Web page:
Rather than leaving children to the blissful innocence of childhood and letting puberty scare them later, adults continue to take charge in scaring the youth with terrifying movies made for kids. Revisiting certain Disney movies really makes you wonder who green-lit these production, and why your parents let you watch them in the first place. For example, watched Pinocchio recently? Kids violently turn into donkeys and get eaten by whales! Maybe instead of popping on a horror flick this Halloween, try out one of these obscure scary children's movies to remind you everything, every day, is truly a living nightmare.
Plenty of pretty famous scary kids' movies exist out there to reminisce upon, but some of the scariest kids' movies ever are films you never even realized existed, or at least never realized the implications of. Who knew a film about a unicorn could get so dark and focused on death? How could a cartoon about mice and owls leave such a nightmarish impression? And how could an animated movie about rabbits in the English countryside be full of gore?
The Witches, based on Roald Dahl's book of the same name, stars a poor orphan boy named Luke who ends up at a resort hosting a witch convention, and not friendly, bumpit-wearing witches like Sabrina Spellman. These witches hate kids, trap Luke's grandmother’s friend in a painting, and attempt to create a potion to turn children into mice.
Truly unforgettable nightmare fuel: a scene where all the witches remove their human skins off to reveal what's underneath - sharp-toothed bald wrinkly monsters! You literally get to see them zip off their skin, a process that adds about five years of maturity to your childhood self.
When the farmer whose land she lives on decides to start plowing his fields early, Mrs. Brisby, mouse widow and mother of four, must move her family home. But there's a hitch: her young son Timmy suffers from pneumonia and cannot go outside for three weeks or he will certainly die. Mrs. Brisby meets friends of her late husband - rats escaped from the National Institute of Mental Health (NIMH), where numerous tests gave them heightened strength and intelligence. They help her move her house, but doing so puts all these woodland creatures in grave danger.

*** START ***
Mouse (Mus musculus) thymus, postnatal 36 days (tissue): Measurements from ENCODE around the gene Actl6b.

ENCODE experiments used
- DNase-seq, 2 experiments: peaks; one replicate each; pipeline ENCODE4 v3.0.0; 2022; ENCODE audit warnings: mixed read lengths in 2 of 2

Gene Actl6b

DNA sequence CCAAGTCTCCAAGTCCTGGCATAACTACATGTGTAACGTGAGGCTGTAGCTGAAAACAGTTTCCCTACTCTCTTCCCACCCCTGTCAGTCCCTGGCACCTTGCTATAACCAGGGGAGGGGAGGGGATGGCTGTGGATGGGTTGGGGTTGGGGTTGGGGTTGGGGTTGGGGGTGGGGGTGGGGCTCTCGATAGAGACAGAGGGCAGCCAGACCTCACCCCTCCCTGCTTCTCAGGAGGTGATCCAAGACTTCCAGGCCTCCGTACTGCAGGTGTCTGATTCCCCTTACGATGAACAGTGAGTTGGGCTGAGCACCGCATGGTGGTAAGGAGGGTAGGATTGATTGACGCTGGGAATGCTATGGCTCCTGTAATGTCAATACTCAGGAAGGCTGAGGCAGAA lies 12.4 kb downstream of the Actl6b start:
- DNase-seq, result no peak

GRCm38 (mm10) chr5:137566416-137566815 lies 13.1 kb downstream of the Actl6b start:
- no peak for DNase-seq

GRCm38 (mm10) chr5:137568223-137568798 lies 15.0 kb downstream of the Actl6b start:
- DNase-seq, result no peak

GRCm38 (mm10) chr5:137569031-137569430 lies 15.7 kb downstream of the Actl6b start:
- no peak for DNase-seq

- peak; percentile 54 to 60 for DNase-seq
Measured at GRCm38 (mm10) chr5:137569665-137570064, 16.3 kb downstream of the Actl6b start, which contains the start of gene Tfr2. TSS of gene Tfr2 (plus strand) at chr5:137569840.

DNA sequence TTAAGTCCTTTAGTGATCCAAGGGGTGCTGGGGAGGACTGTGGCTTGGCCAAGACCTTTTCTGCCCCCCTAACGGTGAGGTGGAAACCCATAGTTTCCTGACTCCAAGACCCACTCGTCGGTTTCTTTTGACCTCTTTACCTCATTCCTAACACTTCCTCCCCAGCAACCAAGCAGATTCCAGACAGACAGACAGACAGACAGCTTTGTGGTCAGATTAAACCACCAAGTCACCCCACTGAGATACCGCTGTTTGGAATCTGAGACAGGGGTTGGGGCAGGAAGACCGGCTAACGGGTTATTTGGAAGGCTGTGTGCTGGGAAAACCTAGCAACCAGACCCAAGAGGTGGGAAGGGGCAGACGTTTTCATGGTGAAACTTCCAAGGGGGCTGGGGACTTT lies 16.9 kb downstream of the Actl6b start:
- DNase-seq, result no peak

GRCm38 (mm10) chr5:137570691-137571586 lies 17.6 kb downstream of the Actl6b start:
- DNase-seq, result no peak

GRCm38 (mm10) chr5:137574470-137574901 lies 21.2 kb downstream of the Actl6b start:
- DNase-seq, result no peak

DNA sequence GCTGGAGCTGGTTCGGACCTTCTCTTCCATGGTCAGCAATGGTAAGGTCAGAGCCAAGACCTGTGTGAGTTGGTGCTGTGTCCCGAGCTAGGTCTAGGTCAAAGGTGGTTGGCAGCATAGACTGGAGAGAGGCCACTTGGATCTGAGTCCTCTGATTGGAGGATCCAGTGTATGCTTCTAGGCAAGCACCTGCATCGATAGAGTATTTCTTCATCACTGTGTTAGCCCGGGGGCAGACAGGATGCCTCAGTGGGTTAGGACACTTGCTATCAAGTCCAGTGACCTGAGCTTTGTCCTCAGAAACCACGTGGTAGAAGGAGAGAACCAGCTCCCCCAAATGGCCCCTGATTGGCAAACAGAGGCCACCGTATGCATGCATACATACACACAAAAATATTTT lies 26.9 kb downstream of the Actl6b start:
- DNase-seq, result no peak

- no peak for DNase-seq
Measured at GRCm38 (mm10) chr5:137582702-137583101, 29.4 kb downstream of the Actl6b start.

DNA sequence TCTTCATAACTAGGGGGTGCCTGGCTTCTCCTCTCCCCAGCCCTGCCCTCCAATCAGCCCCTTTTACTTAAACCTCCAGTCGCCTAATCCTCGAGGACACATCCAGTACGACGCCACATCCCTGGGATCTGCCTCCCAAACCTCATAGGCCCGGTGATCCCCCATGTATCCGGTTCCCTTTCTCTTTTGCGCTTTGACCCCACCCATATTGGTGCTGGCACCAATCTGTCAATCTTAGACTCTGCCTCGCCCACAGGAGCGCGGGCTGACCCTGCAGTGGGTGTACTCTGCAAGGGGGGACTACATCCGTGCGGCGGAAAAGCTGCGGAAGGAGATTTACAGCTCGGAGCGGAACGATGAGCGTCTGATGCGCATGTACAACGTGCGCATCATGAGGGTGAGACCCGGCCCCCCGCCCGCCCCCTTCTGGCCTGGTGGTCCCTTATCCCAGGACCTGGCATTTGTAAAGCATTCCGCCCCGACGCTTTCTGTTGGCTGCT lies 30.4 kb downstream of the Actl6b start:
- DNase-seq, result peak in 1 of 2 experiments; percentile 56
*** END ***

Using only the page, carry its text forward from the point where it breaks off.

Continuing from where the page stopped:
In addition to the stakes being high as hell, the film features the ominous ad looming existence of NIMH, threatening larger animals, and spooky magical elder with glowing eyes. Not exactly kids' fare, but definitely nightmare fuel.
For anyone who considers themselves a '90s baby, October meant 13 nights of Halloween and the Disney Channel getting spooky, bringing you original classics like Halloween Town and Twitches. But you may not remember Disney Channel’s all-time scariest original movie, Don't Look Under the Bed. An unknown Boogeyman keeps pulling teenage pranks all over Frances McCausland's high school, and people think Frances is responsible. A Boogeyman who paints B’s in people's lockers and pouring gelatin in the swimming pool might not sound scary, but just you wait. This isn't Mom's Got a Date With a Vampire.
According to the film, when a child stops believing in their imaginary friend, it becomes a Boogeyman. So basically this monster is Freddy Kruger kind of scary, because it's all in your head. Frances’s own imaginary friend turns into a terrifying monster when a series of hardships forces her to grow up. Her imaginary pal Larry Houdini, originally suave and sweet, ends up growing fangs, sharp nails, and his eyes turn purple, a visual nightmare for children and adults alike.
The Last Unicorn, featuring soundtrack by America and the voice acting talents of Mia Farrow, remains an underrated children's movie, perhaps because it's too scary for them to ever watch it. The plot itself, innocent on the surface, gets pretty existential as it tackles the life of the last unicorn, who must face creepy and saggy-looking baddies to save the rest of her species.
At one point, the unicorn, in Farrow's crystalline voice, screams "I can feel my body dying!", a heavy admission to make in a children's film. But hey, memento mori, right kids?